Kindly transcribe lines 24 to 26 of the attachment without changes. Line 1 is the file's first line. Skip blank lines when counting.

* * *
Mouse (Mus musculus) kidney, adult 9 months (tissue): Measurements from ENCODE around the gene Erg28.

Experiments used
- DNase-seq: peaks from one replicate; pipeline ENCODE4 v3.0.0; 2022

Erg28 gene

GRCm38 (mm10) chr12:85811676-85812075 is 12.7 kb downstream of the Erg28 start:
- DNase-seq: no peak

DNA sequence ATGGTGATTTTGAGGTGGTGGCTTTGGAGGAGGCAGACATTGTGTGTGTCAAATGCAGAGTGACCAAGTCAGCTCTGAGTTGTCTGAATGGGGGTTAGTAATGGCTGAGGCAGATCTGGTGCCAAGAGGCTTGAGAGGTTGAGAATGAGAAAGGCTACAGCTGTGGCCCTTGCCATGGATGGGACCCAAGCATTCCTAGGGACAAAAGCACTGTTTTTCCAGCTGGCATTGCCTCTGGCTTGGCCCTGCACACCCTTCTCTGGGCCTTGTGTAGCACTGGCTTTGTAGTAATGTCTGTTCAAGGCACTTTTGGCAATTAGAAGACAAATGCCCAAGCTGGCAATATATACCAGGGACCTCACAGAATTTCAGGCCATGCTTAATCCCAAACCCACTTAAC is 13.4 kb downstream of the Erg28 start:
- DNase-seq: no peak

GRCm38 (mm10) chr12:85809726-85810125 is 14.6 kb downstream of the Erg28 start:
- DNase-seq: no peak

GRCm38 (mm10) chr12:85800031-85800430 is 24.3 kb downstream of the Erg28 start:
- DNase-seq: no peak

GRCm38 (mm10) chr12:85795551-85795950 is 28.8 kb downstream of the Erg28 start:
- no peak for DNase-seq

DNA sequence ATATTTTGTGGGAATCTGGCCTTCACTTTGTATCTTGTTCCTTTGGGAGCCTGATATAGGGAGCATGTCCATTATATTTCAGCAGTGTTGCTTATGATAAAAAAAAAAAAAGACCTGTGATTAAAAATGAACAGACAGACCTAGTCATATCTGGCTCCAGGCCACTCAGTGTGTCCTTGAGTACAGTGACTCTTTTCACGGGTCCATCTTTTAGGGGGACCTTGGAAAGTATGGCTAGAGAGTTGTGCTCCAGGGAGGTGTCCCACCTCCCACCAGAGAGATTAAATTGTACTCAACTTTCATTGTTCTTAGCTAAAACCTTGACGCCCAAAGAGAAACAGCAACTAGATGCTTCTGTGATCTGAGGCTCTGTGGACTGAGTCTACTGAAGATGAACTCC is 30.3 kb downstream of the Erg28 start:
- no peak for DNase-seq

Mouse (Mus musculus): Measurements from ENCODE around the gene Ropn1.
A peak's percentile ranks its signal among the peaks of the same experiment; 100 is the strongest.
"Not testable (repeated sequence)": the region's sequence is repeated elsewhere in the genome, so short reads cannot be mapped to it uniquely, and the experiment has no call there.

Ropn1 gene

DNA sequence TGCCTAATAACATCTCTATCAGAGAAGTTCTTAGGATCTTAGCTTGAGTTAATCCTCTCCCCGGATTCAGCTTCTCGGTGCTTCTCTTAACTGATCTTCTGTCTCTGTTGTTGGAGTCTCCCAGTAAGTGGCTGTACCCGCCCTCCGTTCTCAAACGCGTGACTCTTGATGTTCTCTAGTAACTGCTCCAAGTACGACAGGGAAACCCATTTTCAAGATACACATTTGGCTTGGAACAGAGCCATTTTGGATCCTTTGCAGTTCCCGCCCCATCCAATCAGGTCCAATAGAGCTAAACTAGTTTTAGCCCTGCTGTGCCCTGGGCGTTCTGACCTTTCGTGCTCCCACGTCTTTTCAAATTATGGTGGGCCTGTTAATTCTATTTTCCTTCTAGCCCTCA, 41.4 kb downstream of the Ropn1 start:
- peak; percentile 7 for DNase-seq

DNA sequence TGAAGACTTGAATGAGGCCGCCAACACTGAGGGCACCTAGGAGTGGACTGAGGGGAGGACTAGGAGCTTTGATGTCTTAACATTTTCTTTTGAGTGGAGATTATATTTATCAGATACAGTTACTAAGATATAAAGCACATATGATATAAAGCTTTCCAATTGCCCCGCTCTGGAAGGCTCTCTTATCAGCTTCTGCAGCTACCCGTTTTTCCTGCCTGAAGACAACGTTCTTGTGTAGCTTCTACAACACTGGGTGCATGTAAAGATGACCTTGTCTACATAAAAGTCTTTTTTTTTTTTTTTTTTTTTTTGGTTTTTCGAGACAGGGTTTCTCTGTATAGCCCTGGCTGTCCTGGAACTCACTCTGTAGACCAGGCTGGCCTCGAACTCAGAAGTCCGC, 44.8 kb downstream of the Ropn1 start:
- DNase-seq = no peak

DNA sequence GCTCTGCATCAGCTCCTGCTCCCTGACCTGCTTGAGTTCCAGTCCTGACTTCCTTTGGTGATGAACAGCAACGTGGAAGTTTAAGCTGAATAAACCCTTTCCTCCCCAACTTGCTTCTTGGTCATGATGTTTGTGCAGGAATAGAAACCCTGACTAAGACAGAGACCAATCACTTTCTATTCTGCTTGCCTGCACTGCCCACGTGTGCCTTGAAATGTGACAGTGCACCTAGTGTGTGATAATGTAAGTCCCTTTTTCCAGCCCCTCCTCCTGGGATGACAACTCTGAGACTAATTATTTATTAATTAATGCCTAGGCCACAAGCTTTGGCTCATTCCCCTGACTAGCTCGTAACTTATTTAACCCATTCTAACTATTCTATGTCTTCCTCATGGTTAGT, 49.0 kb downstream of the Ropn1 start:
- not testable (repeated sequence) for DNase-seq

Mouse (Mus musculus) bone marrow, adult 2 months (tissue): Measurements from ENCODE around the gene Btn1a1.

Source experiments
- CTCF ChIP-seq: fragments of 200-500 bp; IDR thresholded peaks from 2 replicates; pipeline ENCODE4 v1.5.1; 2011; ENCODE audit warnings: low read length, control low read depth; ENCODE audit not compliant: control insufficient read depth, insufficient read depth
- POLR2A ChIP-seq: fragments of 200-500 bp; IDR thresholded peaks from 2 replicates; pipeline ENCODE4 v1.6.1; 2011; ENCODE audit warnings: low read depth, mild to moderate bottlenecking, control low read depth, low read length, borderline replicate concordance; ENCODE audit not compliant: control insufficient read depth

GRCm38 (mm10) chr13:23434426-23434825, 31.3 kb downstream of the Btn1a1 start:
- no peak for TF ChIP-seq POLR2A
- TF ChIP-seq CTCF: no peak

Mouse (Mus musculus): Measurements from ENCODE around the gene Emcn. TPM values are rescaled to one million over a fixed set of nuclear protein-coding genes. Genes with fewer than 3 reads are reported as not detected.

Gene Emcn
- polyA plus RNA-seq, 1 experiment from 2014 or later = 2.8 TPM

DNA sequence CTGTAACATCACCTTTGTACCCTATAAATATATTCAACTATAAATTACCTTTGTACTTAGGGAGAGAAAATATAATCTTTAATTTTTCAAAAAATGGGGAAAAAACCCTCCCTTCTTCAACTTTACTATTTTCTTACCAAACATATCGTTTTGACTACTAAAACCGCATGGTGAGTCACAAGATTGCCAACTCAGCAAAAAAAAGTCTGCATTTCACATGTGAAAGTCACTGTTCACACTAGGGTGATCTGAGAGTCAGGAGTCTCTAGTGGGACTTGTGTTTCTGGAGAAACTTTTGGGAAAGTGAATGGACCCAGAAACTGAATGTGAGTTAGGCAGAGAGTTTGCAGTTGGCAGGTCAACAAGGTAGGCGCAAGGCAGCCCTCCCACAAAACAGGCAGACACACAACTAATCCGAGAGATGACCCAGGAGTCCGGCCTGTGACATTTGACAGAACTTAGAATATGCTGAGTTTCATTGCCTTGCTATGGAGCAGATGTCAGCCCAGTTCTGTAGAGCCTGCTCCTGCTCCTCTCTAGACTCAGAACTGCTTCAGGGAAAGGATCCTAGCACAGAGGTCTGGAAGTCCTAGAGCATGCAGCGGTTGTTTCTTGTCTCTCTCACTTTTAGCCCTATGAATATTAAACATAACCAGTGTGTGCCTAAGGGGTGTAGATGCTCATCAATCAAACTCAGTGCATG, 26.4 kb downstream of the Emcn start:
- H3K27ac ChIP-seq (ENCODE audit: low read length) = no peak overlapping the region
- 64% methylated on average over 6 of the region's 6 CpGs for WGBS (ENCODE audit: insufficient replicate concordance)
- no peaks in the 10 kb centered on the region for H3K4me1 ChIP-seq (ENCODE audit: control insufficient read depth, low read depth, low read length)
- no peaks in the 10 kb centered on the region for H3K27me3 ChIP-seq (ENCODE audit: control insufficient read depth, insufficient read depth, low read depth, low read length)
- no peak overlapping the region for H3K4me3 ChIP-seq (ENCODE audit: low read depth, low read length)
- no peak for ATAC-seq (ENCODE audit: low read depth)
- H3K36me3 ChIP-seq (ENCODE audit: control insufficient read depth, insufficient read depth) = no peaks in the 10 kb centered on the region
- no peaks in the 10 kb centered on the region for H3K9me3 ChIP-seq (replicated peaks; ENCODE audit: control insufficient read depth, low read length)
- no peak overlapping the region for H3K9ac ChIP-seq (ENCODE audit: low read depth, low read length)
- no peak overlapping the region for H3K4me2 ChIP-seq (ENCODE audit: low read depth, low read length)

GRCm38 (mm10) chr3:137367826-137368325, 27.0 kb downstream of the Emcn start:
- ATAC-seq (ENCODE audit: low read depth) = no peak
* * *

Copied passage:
- DNase-seq = no peak

DNA sequence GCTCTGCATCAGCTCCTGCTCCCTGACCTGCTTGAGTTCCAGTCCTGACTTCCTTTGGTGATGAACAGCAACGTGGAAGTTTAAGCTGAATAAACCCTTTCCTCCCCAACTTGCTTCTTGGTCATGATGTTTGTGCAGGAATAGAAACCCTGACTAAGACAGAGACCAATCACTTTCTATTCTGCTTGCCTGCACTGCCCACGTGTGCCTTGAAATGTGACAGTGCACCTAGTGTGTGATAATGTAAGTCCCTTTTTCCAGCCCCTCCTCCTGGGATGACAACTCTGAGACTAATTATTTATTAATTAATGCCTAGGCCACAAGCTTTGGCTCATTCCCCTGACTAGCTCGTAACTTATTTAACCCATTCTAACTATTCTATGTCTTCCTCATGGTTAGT, 49.0 kb downstream of the Ropn1 start:
- not testable (repeated sequence) for DNase-seq